Warning letters from the FDA’s DDMAC have only been at the pace of a trickle under the Bush Administration, and the second quarter was no exception, though there was at least one interesting lesson to be learned.
- In April, DDMAC issued a Warning Letter to Pfizer for a video it made available on the CNN Web site to promote Viagra. While the label has risk information in it, the video did not. It is interesting to note that the company had submitted the video to the FDA for review. Also of interest, the video apparently began with a notation to see important risk information on the Web page where the video was housed, but the FDA did not see such information. Hence a Warning Letter. And the lesson is that submission for review to the FDA does not mean that something cannot go wrong in the execution of a marketing effort, i.e., the omission of risk information that was to accompany the video. I think the best lesson is that all vids should contain risk information in it exactly the way one does in a broadcast commercial, especially in a day when vids can be taken and posted almost anywhere.
- A similar lesson involving a professional mailer was the subject of a warning letter to Zila Pharmaceuticals and is the object of our next lesson. In April, 2008, Zila received a warning letter from DDMAC for promotional activity around Peridex, an oral rinse. Now this professional mailer included a brochure about the product, used to treat gingivitis between visits to the dental authorities, and also included the package insert (PI). The brochure and materials were cited by CDER for failing to contain ANY risk information and for making unsubstantiated claims by saying the product was the "gold standard". How can a mailing containing a PI not have risk information? You would think that if you included a PI in the mailing, you would be covered for risk information. Not so apparently. Said the FDA – We note that the PI is included in the envelope along with the letter and the brochure, but the inclusion of the PI is not sufficient to provide the appropriate qualification or pertinent information for the claims made in the letter and brochure." You avid readers of Eye on FDA will take note, I have said many, many times, if the risk information is detachable from the promotional material, it will not suffice. Take note please and listen to me, I don’t kid around about this stuff!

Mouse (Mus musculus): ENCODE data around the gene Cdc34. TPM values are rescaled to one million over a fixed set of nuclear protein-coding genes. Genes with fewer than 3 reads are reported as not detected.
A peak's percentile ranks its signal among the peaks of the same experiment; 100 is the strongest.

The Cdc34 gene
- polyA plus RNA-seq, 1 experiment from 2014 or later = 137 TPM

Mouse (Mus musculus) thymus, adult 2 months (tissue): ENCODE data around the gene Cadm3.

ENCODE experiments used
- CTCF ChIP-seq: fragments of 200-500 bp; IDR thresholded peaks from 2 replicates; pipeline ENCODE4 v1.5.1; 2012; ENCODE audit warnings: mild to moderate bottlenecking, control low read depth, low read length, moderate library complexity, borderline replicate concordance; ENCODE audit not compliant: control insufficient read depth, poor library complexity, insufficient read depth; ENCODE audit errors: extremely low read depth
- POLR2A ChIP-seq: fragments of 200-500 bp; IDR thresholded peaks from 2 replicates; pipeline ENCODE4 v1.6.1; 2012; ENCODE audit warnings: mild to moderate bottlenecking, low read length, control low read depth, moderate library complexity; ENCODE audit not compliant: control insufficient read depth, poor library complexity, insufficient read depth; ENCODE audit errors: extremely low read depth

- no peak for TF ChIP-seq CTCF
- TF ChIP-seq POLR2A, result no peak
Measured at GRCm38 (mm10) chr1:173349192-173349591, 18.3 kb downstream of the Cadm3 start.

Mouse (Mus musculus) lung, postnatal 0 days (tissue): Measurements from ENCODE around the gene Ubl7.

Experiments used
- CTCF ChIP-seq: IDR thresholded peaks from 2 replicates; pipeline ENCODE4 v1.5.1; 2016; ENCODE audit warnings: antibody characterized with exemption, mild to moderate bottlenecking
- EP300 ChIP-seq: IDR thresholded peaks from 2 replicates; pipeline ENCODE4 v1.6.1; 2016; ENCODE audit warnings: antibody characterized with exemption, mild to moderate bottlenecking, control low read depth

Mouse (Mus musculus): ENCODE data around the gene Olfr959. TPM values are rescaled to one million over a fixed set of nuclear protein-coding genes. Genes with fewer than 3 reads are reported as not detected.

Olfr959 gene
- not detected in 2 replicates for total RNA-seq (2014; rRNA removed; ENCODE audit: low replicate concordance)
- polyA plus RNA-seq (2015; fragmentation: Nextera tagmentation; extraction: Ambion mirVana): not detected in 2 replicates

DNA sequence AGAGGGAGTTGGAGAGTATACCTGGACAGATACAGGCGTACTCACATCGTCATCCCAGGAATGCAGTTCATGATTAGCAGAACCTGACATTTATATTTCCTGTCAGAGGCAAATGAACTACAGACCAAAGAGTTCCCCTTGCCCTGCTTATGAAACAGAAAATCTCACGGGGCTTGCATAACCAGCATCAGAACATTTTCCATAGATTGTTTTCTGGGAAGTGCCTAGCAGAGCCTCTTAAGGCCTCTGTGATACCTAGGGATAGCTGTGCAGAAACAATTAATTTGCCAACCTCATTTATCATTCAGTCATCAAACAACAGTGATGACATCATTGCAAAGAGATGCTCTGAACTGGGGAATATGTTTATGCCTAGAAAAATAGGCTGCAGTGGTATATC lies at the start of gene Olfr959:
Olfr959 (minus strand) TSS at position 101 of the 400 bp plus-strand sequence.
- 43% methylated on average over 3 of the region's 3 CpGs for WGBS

- Our next letter involves, get this, a magnet. Yes, like the kind that goes on your fridge. The subject company was Novartis and the product Trileptal and the cite was not including full indication information and risk information. That would have to be a pretty big magnet! The drug is indicated for treatment of partial seizures and CDER felt that it could be construed to be used for all kinds of seizures. But, more importantly, the risk information was on the back of the magnet where it would not be displayed if affixed to say, a fridge or file cabinet. The lesson is, in sight, it must be right.
- Lastly in May, Shire also received a letter for a reminder ad which would exempt the material from regulations regarding risk information, but CDER decided wasn’t a reminder ad after all. Reminder ads, you may recall, may mention the name of a product, but not its indications or dosage or any other language that would suggest the use of the product. Pretty much, just the name. The lesson, calling something a reminder promotional piece doesn’t always make it so. The FDA noted that the promotional pieces "took the form" of a reminder ad, but the content didn’t follow suit. Form must follow substance, or in this case, the lack of substance. The promotional pieces in this case, included language that could be associated with the drug’s use, such as "First line". That was enough to disqualify it from non-regulatory status.
The next quarterly summary may be very easy to put together. So far, no one has gotten a Warning Letter. FDA – regulatory lights on, no one appears to be home and I’m sure someone like Congressman Waxman is taking notice.